Composite piles of concrete and steel can also be used to construct piers and wharves. This typically takes the form of either steel H-piles with a concrete casing or concrete-filled pipe piles.
Aluminum can be used for deck-supported structures and to support piping and conduits, but unprotected aluminum cannot be used under water or in the splash zone due to the likelihood of corrosion. Aluminum also must be electrically isolated through the use of nonconductive gaskets, washers, or bolt sleeves. Aluminum is most commonly used in the structure of degaussing/deperming facilities.
Finally, plastics are becoming a more common material option in waterfront construction. In particular, fiberglass-reinforced plastics and ultra high molecular weight plastics are durable in the marine environment. Some types are also highly resistant to abrasion. Because the uses of these plastics are relatively new in pier and wharf construction, caution should be exercised when selecting them for a project.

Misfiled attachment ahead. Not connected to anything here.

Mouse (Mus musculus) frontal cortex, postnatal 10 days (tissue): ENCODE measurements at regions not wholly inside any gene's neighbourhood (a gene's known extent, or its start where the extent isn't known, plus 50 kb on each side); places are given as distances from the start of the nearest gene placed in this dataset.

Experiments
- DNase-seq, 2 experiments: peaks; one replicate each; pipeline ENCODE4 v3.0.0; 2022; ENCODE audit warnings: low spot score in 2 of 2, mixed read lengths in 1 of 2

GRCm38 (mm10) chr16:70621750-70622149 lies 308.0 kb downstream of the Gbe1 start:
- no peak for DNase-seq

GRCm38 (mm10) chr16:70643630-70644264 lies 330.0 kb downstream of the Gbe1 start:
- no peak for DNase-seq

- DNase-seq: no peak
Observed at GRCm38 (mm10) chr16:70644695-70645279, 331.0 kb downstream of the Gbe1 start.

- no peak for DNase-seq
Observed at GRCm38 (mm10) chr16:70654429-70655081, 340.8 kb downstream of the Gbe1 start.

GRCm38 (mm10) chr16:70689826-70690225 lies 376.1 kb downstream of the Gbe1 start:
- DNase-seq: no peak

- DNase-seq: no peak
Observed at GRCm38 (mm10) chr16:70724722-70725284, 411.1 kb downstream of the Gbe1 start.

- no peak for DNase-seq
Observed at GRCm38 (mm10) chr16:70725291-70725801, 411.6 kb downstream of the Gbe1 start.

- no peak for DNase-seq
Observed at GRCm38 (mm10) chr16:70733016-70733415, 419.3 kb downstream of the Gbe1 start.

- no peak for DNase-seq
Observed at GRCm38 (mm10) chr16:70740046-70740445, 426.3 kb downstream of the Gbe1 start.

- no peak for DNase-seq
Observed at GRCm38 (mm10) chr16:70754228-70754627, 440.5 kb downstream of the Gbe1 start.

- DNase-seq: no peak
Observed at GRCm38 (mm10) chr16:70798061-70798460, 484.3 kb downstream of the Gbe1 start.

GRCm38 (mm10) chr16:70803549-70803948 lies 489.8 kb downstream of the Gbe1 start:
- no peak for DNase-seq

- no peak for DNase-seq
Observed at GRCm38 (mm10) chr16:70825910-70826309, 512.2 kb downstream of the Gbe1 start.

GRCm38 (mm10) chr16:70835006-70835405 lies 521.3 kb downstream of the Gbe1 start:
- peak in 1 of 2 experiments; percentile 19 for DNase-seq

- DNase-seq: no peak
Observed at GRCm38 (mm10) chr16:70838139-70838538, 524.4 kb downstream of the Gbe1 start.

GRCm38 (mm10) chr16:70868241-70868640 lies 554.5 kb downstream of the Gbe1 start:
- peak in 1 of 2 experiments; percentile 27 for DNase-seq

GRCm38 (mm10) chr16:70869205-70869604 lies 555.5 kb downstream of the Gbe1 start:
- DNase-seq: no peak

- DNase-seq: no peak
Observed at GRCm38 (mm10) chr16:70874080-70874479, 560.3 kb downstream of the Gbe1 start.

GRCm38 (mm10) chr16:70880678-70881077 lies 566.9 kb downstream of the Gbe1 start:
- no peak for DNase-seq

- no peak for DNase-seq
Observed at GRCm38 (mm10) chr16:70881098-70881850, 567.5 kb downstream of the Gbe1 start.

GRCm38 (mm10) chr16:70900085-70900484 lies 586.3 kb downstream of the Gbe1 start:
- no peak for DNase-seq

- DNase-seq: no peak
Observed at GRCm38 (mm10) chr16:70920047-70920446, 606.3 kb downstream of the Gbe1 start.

Deck Structure Design
There are a number of factors that must be considered when designing the structure of a deck for a pier and wharf. Generally, concrete is the best material for deck framing, as steel, steel/concrete composite, timber and timer/concrete composite are more costly and require more maintenance than concrete. In addition, concrete is more durable and has a longer lifecycle than other materials.